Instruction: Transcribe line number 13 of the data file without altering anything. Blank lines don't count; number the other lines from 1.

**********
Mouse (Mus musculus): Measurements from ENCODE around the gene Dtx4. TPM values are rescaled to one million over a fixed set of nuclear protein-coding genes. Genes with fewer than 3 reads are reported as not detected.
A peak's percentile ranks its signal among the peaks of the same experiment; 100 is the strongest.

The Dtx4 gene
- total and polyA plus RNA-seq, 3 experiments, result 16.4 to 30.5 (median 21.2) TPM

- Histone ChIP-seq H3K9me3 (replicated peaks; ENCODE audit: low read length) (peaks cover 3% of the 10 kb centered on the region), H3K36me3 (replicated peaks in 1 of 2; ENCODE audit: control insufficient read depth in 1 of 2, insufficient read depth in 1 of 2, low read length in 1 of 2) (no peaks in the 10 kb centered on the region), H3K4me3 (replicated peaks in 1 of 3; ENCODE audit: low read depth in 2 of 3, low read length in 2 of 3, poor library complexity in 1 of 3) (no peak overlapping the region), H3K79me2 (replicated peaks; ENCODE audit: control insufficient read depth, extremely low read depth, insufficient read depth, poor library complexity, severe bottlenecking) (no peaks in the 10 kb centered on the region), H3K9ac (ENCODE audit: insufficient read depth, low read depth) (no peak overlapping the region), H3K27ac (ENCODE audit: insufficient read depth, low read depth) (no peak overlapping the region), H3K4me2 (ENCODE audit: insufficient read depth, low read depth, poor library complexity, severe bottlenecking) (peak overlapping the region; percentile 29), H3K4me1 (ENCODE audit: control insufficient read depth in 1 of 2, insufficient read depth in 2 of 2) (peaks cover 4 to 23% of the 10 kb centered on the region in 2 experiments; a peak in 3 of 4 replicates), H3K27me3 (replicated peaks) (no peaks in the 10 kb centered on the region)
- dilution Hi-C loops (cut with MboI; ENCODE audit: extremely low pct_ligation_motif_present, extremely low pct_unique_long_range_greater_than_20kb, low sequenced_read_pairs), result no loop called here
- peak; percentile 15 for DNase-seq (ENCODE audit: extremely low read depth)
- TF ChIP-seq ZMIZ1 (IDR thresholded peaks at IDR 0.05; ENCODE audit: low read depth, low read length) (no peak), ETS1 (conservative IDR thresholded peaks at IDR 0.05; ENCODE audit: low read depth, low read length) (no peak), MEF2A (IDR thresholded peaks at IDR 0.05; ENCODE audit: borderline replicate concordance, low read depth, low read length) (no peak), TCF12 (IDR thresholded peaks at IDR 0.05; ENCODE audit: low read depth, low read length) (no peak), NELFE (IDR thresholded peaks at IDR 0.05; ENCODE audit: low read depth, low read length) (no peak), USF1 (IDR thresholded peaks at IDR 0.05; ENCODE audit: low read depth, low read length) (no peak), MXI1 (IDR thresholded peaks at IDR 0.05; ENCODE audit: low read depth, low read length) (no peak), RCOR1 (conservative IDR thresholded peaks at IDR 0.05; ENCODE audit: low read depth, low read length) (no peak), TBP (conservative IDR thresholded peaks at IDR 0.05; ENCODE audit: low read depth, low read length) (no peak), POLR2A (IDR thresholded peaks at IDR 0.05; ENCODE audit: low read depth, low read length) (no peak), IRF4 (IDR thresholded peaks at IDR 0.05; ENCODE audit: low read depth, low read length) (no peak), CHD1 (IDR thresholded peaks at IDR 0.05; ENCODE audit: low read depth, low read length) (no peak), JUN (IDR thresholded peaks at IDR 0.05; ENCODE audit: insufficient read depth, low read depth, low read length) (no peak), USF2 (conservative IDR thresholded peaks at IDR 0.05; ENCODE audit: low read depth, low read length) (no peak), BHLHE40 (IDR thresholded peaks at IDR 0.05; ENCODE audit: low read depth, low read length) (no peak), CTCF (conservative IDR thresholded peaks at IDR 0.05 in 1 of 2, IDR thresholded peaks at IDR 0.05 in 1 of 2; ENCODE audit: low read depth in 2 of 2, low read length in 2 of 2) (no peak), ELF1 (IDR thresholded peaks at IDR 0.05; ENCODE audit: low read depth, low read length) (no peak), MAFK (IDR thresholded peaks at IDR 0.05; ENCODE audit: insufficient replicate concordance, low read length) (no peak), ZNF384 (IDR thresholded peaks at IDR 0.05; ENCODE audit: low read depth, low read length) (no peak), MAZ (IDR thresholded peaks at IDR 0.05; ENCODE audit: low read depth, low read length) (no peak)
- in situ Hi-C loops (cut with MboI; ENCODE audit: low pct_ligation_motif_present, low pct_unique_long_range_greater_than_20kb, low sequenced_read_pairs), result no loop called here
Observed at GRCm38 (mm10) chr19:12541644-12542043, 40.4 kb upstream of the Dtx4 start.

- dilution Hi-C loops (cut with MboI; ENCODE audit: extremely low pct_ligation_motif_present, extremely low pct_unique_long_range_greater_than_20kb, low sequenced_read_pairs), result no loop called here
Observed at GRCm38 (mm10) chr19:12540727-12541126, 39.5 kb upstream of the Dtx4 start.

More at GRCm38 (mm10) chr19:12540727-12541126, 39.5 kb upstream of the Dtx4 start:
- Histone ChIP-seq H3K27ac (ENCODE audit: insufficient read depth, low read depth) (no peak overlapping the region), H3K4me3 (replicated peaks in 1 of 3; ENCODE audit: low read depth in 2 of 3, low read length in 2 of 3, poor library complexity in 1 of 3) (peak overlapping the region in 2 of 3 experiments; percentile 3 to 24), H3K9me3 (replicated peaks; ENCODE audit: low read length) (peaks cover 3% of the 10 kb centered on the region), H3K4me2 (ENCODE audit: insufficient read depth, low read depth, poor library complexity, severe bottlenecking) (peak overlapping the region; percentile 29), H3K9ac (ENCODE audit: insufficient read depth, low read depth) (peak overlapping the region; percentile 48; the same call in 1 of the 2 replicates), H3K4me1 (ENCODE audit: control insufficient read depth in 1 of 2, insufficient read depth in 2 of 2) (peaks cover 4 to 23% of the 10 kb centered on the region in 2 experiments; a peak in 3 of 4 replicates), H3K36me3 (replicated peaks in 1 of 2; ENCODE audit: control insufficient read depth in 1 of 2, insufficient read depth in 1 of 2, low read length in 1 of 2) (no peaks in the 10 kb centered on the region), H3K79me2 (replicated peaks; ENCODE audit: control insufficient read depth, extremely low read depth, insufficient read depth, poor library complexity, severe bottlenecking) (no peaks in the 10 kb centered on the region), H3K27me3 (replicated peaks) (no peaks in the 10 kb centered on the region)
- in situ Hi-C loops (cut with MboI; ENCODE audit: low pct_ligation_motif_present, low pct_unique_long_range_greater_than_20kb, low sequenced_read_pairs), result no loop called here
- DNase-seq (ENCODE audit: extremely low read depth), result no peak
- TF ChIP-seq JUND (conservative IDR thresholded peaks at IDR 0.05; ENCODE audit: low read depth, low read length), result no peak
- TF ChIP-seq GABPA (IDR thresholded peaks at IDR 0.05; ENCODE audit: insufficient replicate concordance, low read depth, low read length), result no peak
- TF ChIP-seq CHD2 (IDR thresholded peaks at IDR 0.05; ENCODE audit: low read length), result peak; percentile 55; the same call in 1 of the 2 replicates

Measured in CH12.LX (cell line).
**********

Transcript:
More at GRCm38 (mm10) chr19:12540727-12541126, 39.5 kb upstream of the Dtx4 start: